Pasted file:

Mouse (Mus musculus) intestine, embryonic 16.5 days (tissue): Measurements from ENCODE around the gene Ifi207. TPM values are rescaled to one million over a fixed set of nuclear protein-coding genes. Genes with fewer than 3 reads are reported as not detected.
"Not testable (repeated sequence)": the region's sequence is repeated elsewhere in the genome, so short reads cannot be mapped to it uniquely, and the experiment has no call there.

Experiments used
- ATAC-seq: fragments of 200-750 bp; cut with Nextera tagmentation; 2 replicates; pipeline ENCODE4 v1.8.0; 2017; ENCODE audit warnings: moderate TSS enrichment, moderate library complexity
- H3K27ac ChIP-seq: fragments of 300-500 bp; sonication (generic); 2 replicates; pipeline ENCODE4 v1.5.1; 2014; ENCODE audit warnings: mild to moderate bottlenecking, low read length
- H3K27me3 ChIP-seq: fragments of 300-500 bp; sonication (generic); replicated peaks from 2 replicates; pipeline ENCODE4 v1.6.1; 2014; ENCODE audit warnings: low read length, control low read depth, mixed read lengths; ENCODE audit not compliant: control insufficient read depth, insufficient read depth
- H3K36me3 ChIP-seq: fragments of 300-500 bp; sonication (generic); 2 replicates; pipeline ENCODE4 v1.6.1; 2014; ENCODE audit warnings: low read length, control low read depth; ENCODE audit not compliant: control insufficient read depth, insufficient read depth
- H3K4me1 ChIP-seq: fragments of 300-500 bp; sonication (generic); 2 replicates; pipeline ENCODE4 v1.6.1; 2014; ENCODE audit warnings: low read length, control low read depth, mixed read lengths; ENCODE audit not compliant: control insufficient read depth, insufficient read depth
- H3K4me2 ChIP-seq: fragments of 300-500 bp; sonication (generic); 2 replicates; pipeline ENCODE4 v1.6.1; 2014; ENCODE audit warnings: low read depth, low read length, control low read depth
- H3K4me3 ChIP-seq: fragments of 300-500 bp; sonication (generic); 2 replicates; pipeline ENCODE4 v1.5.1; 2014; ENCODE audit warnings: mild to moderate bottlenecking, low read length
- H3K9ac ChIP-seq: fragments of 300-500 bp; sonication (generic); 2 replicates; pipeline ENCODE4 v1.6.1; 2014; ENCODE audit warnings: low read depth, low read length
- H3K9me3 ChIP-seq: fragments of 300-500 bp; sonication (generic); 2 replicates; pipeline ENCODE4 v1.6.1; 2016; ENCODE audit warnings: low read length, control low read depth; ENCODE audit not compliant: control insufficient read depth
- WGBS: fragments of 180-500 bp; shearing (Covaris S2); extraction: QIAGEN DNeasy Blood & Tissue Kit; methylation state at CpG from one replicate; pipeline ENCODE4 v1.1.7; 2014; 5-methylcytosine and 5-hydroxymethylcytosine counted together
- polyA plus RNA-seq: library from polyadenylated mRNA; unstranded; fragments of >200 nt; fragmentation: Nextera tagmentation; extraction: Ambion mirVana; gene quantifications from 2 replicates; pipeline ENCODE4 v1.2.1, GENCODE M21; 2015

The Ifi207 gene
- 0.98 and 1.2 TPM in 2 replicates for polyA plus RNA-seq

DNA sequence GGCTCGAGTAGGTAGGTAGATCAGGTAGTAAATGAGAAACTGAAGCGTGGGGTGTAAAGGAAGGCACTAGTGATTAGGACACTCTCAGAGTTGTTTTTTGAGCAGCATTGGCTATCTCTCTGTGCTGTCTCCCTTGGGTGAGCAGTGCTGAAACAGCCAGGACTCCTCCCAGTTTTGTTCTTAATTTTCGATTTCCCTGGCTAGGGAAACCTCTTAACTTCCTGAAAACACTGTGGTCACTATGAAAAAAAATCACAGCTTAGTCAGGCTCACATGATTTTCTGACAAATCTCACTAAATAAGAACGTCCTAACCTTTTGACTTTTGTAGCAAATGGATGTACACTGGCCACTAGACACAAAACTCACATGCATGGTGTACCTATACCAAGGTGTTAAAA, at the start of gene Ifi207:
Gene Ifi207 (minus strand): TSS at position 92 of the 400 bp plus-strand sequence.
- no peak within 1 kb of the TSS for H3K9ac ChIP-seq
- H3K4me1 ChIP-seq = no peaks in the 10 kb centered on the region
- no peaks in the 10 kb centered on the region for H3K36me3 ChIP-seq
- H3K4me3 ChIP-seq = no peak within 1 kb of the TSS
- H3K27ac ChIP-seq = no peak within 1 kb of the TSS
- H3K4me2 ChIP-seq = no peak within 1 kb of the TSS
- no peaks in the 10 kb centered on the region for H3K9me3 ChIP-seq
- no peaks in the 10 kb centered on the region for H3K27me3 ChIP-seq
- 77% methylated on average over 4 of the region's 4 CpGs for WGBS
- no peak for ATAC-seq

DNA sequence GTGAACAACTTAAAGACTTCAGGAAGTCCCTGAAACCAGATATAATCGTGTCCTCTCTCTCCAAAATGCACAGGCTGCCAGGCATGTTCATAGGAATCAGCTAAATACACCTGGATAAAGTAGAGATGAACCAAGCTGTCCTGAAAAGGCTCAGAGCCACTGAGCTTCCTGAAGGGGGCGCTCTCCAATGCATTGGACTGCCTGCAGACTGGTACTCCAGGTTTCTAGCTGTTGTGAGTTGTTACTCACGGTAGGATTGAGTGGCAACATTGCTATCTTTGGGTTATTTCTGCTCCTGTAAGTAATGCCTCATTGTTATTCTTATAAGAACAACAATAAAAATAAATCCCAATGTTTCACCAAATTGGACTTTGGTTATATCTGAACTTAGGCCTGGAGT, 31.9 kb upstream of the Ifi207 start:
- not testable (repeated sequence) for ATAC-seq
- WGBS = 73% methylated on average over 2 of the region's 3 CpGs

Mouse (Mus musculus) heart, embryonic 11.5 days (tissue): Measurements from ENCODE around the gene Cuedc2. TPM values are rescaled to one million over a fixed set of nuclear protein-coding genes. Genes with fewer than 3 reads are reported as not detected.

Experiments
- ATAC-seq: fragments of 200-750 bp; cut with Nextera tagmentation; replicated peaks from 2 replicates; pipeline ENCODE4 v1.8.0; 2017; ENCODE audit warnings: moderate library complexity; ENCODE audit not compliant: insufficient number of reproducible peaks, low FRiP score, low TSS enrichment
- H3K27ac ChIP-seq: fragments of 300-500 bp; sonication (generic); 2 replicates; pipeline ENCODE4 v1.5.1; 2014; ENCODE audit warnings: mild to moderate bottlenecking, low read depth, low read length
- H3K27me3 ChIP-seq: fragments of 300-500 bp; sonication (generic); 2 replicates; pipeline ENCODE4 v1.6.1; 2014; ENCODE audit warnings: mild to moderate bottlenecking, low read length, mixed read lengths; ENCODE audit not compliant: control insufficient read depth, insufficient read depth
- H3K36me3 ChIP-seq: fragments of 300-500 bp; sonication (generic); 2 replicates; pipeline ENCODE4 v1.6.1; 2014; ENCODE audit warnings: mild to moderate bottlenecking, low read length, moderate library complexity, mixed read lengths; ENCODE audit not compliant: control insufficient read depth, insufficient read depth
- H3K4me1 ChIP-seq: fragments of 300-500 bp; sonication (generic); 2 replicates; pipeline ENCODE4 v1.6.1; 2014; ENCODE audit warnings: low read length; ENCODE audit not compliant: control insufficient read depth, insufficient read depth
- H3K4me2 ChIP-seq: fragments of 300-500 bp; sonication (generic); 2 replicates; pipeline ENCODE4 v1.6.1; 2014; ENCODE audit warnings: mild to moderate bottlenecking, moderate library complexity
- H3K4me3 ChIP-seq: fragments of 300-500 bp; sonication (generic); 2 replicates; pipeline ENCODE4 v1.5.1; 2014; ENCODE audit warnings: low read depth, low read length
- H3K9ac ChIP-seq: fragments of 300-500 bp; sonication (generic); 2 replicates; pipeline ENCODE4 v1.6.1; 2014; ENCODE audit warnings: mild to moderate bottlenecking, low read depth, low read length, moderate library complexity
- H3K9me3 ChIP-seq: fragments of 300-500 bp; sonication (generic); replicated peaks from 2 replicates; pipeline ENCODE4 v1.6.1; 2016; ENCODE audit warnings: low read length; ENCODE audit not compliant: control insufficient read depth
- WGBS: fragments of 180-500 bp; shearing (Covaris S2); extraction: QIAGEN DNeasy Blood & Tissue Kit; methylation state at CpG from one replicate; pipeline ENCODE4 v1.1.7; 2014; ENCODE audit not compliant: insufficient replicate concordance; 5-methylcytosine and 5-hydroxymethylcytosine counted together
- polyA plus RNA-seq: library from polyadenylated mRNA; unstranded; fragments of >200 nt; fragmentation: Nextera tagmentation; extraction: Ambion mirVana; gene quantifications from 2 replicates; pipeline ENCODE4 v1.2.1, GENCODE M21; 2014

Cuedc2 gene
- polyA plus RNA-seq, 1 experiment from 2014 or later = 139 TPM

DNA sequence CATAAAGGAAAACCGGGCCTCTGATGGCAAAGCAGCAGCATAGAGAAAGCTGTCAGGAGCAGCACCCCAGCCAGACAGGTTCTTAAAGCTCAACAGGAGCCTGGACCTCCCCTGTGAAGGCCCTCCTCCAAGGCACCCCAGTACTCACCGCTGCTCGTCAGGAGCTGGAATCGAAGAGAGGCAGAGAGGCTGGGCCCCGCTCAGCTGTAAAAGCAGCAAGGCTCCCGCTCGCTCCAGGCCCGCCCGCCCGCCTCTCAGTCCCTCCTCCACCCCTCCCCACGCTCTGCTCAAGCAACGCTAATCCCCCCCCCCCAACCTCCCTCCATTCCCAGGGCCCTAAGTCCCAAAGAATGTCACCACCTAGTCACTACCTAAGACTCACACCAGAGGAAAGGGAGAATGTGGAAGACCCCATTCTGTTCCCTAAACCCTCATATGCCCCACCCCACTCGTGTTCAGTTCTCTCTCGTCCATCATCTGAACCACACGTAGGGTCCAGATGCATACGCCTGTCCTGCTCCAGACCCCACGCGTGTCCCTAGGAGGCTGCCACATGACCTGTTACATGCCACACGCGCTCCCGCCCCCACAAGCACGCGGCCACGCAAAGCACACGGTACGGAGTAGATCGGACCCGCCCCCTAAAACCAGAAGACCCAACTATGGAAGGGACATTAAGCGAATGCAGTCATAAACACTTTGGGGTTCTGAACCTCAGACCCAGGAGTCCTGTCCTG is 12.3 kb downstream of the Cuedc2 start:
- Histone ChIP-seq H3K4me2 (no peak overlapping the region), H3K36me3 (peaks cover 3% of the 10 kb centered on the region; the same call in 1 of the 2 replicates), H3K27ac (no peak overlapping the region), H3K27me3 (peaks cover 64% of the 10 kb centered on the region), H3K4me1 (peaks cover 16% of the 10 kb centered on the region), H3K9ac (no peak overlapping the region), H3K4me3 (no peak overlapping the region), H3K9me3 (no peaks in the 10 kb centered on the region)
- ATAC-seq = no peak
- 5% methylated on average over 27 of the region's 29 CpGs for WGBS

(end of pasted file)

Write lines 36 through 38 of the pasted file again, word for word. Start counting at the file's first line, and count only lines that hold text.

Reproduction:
- H3K27me3 ChIP-seq: fragments of 300-500 bp; sonication (generic); 2 replicates; pipeline ENCODE4 v1.6.1; 2014; ENCODE audit warnings: mild to moderate bottlenecking, low read length, mixed read lengths; ENCODE audit not compliant: control insufficient read depth, insufficient read depth
- H3K36me3 ChIP-seq: fragments of 300-500 bp; sonication (generic); 2 replicates; pipeline ENCODE4 v1.6.1; 2014; ENCODE audit warnings: mild to moderate bottlenecking, low read length, moderate library complexity, mixed read lengths; ENCODE audit not compliant: control insufficient read depth, insufficient read depth
- H3K4me1 ChIP-seq: fragments of 300-500 bp; sonication (generic); 2 replicates; pipeline ENCODE4 v1.6.1; 2014; ENCODE audit warnings: low read length; ENCODE audit not compliant: control insufficient read depth, insufficient read depth